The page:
The inevitable coming of the “DUH” moment….

“Anything that can’t go on forever, won’t.”

Everyone understands the above statement covers all things; except when they are caught up in the midst of an asset “bubble”.

Despite so many memorable crashes recently, investors remain in denial of the “mother-of-all-bubbles” in government bonds.

Purchasing government bonds at near-zero or record-low interest rates involves a combination of dreadful risks & certain losses.

The dreadful risks arise from the inverse relationship between bond prices & their returns on yield.

With central bankers playing God with interest rates to keep them artificially-low for so long means that the only possible direction is for them to rise, eventually. Higher interest rates will bring capital losses on the prices at which most bondholders bought in.

The certain losses arise from the loss in purchasing power from rising price indices, like CPIs, that swamp the interest earning from holding government bonds.

Somehow government bonds hold the allure of preserving capital due to their “risk-free” nature. But the above comments show how misguided this rationalization is, especially given the risk of capital loss, lost purchasing power of capital & the increased possibility of sovereign defaults.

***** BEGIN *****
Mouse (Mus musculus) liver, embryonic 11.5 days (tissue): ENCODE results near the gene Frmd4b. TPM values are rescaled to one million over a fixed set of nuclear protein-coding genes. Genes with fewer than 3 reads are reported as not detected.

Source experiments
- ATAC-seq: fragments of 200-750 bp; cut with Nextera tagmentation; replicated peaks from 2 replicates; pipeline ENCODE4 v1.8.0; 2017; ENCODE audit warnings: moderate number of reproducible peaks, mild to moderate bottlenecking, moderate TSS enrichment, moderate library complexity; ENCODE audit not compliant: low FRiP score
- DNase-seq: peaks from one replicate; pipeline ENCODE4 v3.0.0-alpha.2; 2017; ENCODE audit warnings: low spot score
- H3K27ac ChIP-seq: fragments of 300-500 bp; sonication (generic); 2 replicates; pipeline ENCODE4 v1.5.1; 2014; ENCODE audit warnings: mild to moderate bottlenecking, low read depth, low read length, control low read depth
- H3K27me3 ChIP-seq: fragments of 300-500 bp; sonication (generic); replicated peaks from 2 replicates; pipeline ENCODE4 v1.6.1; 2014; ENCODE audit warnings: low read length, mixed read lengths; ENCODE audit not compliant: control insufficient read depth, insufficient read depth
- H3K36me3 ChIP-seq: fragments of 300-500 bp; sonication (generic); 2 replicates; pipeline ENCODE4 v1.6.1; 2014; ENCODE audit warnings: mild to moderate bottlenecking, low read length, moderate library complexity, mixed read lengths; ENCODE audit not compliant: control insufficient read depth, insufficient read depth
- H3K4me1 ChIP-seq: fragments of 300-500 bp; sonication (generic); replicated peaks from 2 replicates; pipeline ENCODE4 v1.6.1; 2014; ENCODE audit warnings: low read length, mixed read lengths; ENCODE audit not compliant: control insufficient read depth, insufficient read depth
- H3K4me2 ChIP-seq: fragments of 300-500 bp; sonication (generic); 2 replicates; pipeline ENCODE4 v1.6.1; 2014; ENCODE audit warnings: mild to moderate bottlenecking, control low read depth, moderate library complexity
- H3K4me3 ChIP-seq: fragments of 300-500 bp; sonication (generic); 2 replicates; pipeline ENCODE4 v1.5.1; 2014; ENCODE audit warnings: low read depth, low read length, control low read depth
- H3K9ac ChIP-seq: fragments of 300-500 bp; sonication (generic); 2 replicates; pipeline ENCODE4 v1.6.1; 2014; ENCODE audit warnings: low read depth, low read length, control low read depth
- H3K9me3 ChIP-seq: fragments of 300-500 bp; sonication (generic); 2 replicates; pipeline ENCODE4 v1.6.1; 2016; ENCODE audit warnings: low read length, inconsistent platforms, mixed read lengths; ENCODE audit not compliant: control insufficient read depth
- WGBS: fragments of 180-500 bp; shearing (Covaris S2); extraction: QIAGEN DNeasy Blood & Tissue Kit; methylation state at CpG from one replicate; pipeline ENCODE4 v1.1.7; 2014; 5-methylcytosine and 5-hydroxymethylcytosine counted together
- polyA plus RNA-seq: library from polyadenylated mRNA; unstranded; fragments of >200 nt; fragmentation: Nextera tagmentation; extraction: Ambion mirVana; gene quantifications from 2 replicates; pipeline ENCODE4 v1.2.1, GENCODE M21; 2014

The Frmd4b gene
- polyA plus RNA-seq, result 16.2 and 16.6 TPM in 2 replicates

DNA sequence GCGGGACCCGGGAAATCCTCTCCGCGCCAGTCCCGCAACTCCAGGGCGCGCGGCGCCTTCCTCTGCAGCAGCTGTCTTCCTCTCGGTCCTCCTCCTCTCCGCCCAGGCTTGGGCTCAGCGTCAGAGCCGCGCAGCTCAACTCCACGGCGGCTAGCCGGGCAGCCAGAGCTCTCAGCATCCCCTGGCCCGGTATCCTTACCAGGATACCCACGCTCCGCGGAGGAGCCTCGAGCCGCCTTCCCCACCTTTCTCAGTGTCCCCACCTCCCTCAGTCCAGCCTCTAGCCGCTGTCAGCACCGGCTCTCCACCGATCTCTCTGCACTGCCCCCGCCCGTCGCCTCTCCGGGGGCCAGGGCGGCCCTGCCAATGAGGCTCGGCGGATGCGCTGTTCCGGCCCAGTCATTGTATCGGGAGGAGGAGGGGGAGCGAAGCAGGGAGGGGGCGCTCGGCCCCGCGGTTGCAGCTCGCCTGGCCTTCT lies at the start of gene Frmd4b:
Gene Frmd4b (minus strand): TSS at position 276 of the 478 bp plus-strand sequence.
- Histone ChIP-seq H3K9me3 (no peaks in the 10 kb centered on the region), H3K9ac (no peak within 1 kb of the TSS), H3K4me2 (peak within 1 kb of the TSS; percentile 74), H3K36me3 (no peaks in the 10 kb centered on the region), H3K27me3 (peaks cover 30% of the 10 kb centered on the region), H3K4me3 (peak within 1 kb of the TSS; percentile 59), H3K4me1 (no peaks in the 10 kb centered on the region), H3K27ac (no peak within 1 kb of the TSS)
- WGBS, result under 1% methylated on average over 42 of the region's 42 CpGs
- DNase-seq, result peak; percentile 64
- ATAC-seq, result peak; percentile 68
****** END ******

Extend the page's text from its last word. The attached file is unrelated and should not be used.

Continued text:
There will eventually be a “DUH” moment when investors realize, game over. Then there will be a flight from government bonds that will see interest rates spike sharply higher.

In the meantime, it is delusional to think central bankers & governments shuffling or exchanging pieces of paper (fiat currencies for bonds) will solve fundamental economic imbalances.


While excessive private-sector debt (especially in mortgages) was blamed for financial meltdown of 2008 that began in the USA, the supposed remedy for the economic turmoil was to boost spending based on more public-sector debt. Now, the imbalance of excessive debt is now far worse due to what has become a massive “bubble” in public-sector debt that has crowded out private borrowing and lending.

As it is, private commercial banks earn large profits in buying government bonds since lending to private borrowers involves much higher costs and greater risks.

Consider that from 1974 to 1980, each $1 increase in GDP was accompanied by increased debt of between $.20 & $.47. After 2009, each $1 increase in GDP was accompanied by $2.50 increase in debt such that the growing expansion in the additional amount of debt needed to support increased each $1 of GDP will stifle economic growth & destabilize financial sector.

In Q1 2012, GDP rose $142B & debt rose $355B, such that $2.50 additional debt only generated $1.00 additional GDP.

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